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CISC 3320 3.0 17279 EW6

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Notes 0012

I/O Systems

(read chapter 13 of the dinosaur book)

The two main jobs of a computer are I/O and processing.


Controlling all the various devices connected to the computer is a major problem for the operating system. There are various devices, with different interfaces, and various characteristics, and the operating system somehow needs to figure out how to control each one, despite all the differences.

In order to easier use all the different devices, the operating system uses device drivers, which is code that manipulates some hardware via some defined interface.

I/O Hardware

Hardware can be connected to the computer via various approaches. Via a daisy chain, a bus, a port, an expansion bus, etc.

Usually, there is some controller that sits in between the computer and the actual hardware. The controller controls (and assists) in I/O interaction between the computer and the hardware.

The controller also assists in memory mapped I/O.

(more long and weirdo explanation in class).


When communicating with the controller (hardware), we can poll for changes. Polling requires CPU cycles.


If polling becomes too expensive, we can use interrupts to drive the communication process. We initialize the communication via an interrupt, which hands over control to the controller, which in turn notifies the application (and CPU) of the I/O status (completion, etc.) via an interrupt.

Interrupts have various priorities, so that some interrupts are handles first, etc.

Software interrupts are called traps, and usually have less priority than hardware interrupts.

Direct Memory Access

We can allow the hardware to do I/O from/to our memory via a technique called Direct Memory Access. We setup some memory with appropriate data structures, etc., and then tell the controller where it is in memory. The controller can then read the memory independently of the CPU. It might steal some memory cycles, but overall, the system will seem to run faster (since CPU will be utilized more). The cycles also don't effect the various caches that the CPU has, so generally the performance from memory mapped IO is fairly good.

Application I/O Interface

Applications have different I/O interfaces, but generally those are broken up onto several general classes.

Block devices operate on blocks. Like hard drives, etc. We can read a block, and write a block. These usually provide access such as read/write.

Character stream devices. These provide access to get() and put() methods, which allow us to write/write a character at a time.

There are other varieties which we can introduce, which include sequential vs. random access, synchronous and asynchronous, sharable or dedicated, speed of operation, read/write mode, etc.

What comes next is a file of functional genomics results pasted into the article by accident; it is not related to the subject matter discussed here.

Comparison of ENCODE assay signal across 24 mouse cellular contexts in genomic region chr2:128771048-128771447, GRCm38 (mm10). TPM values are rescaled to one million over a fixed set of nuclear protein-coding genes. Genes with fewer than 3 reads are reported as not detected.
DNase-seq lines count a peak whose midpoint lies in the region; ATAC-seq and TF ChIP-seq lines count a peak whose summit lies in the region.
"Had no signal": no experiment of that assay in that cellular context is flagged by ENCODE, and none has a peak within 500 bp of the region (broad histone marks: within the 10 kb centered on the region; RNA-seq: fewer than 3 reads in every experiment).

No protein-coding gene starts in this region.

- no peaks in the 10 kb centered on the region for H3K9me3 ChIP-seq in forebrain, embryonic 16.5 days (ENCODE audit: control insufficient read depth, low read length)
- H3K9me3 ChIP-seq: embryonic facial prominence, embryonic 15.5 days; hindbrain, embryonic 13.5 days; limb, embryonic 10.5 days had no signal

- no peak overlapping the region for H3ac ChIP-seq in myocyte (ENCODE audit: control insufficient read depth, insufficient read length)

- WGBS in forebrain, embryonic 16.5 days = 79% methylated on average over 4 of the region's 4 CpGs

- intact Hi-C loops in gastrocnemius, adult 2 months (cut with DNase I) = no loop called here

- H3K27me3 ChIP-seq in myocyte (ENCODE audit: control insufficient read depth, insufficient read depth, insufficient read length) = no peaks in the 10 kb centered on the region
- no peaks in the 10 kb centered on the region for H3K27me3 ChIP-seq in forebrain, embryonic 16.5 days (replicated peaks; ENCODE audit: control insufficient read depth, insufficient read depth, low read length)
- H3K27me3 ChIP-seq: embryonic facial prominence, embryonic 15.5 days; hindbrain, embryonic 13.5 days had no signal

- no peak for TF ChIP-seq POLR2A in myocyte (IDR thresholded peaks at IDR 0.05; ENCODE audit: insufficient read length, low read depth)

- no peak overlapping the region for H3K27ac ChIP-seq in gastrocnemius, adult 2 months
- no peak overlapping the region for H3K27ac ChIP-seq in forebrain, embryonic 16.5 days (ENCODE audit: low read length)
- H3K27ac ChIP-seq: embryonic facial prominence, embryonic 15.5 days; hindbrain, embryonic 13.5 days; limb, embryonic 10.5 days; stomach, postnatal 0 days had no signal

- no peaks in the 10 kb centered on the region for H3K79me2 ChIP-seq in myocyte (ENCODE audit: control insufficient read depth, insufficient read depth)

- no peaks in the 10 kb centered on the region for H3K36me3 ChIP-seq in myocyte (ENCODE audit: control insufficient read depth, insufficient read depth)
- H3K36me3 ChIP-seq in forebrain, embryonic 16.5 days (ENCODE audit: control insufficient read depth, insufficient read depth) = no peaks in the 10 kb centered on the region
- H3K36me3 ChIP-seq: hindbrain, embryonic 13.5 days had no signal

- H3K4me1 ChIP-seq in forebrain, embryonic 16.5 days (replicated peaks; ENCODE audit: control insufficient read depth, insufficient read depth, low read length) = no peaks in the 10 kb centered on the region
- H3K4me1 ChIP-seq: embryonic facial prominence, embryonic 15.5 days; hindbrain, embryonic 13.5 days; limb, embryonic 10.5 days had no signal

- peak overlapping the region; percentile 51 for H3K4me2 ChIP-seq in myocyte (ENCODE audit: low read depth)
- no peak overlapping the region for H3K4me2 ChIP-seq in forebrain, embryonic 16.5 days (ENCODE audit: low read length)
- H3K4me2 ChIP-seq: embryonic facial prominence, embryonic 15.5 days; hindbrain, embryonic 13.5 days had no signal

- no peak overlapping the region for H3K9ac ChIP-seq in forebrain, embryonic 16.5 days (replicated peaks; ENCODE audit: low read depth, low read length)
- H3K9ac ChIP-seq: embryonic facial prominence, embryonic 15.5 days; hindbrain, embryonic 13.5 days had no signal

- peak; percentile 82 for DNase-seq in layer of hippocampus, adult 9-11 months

Clocks and Timers

Clocks and timers generally provide interrupt functionality. We can setup an interrupt to happen in some specified amount of time, or even make it recurring. These timers are usually not very precise in terms of time keeping, and for actual 'clock' a different device is used to keep time.


The operating system must deal with various I/O scheduling issues. The order in which I/O requests arrive are usually not the best order to execute them.


Many I/O devices utilize buffering to speed up transfers from one device to the next. Instead of writing/reading from device to device or from device to application, it's usually best to write data to some buffer, and then let the OS determine how best to utilize it.

In addition to buffering, the system can utilize caching.

Spooling is another form of buffering, which just means that when the device is slow and is not capable of handling too many requests at once, the spooling service still accepts requests and performs them at a later time. For example, a print spooler, which allows you to print 2 documents at the same time, yet, they'll actually be printed one at a time.

Error Handling

The operating system must also take care to detect various errors. If the operating system uses protected access to memory, it can usually limit the amount of damage a faulty device can do.

Kernel Data Structures

The kernel must maintain some data structures about the devices which are attached to the computer, and other relevant information. This is similar to keeping a list of open files, discussed in previous notes.

Transforming I/O to Hardware Operation

Transforming an application request into hardware is the job of the operating system. The operating system can use various tables, device drivers, controllers, etc., to make some simple request happen.

For example, to read a keyboard key, the operating system must initialize a keyboard controller, which when the key is typed, notifies the OS that the key is there (via an interrupt), at which point the operating system must go and pick up that key from the controller. It then translates the key scan code into the character you see appearing on the monitor. And this is done for every key you type! The process for reading/writing hard drives is quite a bit more complex.

© 2006, Particle